Scrumban can use the Scrum’s system of having daily meetings called stand-ups, whether it is a software development team or any other kind of work team. 

Some more of the tools that Scrumban takes from Kanban are great visual representations of things like lead time, which tells you how long a task takes until it is completed. Another one is throughput amounts, which tell you how many work items and tasks got done during a specific period of time. Scrumban, like Kanban, is also excellent for spotting and dealing with work item bottlenecks which disrupt the flow of work.

With all the above in mind, here are some Scrumban principles which are derived from both Kanban and Scrum.

Organization means efficiency

Any project manager knows that being the grand organizer is one of their principal tasks. For this, a project manager must consider an organizational management approach to everything from creating the initial user stories and right down to the daily to-do list of tasks for the team members. This reduces wasted time and mistakes and improves the overall efficiency of the workflow. Organization as a principle applies to more than Scrumban but all agile frameworks.

Keep it simple

One of Scrumban’s tenets follows a 3-S principle: keep it simple, standardized and specialized. Making sure the project plan and instructions are always as simple as can be is crucial, as is each task breakdown. That is, if a task is too complicated, break it down to subtasks. Next, a team should use standardized language and Scrumban metrics across the board for greater efficiency. Finally, when applicable, Scrumban allows for people with special skills to pick and choose the tasks they’re best suited for.

Clearly lay out everything

Confusion and ambiguity are anathema to Scrumban. First of all, everyone should be aware of their specific roles and responsibilities, and this goes for all stakeholders and the Scrumban team. You should also be clear about the work policies, every item in the project backlog, and what the expectations are as laid out in the project charter regarding scope, timeframe, costs and quality.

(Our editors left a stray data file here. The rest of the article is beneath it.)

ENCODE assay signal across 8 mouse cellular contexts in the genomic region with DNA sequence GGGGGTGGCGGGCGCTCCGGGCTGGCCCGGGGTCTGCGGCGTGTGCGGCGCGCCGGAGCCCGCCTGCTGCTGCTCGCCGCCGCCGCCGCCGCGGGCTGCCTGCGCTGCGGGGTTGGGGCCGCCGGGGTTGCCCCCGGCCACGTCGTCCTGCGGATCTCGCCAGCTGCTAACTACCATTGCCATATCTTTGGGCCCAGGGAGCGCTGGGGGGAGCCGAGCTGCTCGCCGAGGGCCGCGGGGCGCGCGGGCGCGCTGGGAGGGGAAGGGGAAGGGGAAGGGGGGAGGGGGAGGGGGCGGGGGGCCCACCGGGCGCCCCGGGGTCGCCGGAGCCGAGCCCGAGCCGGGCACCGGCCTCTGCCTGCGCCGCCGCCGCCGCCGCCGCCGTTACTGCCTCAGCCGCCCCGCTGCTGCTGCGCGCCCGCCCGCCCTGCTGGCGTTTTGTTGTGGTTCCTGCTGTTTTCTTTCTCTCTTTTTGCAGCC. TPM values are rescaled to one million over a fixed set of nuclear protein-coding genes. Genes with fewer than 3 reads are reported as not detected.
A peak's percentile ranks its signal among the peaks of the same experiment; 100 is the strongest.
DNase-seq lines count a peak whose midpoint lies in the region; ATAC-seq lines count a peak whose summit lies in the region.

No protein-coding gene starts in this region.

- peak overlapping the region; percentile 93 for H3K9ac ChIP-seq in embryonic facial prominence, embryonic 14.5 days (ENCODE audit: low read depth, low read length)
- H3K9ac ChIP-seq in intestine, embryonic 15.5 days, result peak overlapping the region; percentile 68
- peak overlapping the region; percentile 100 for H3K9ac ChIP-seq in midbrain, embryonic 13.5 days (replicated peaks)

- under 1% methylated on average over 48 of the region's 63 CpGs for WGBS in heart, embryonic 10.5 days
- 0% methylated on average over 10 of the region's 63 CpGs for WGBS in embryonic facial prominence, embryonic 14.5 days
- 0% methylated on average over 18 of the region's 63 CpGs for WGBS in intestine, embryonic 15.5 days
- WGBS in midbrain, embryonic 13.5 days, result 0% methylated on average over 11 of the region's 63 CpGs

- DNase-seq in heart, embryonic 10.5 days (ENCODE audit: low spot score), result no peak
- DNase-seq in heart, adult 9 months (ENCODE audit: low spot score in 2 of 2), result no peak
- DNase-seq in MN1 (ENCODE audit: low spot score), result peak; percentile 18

Get your priorities in order

Task prioritization is so important with almost all project management methodologies. The reason having priorities is so crucial to Scrumban is because of the pull system where everyone is free to choose whatever tasks they please, so long as the manager has set down a level of priorities to guide the pull system. Priorities in Scrumban should be decided based on figuring out how much value to the project each task will bring.

 

The Scrumban process flow explained

If you want the process flow of Scrumban explained, then you’re in the right place. We’ll detail that below. Note that this process flow is not a rock-solid rule, and different project and product managers using Scrumban may differ. 

With that caveat out of the way, here is the basic Scrumban process:

Beginning the project

This process begins with building your project team and creating a product backlog. Here, one will list all the functions the product promises to achieve and all the requirements needed for the project. New requirements, however, can still be added later, as this is an agile approach after all.

Planning the workflow

In this part of the process, the manager creates a schedule for the Scrumban sprints and decides which elements of the product backlog go in which sprint. You will also determine WIP limits and the on-demand planning trigger number.

Building the Scrumban board

Create the Scrumban board and all its columns. Apply the WIP limits to each column. Begin to populate the to-do column with all the tasks of the backlog. Make sure to mark the on-demand planning trigger number as well.

Taking the tasks

Now that Scrumban is built and ready to use, each project team member begins grabbing tasks from the to-do column and putting them in the in-progress column as they work to complete the task.

Minding the on-demand planning

When the number of work items in the to-do column drops below the trigger number of on-demand planning, the project manager should automatically call a planning meeting. Here, the team discusses what new tasks should be added to the project.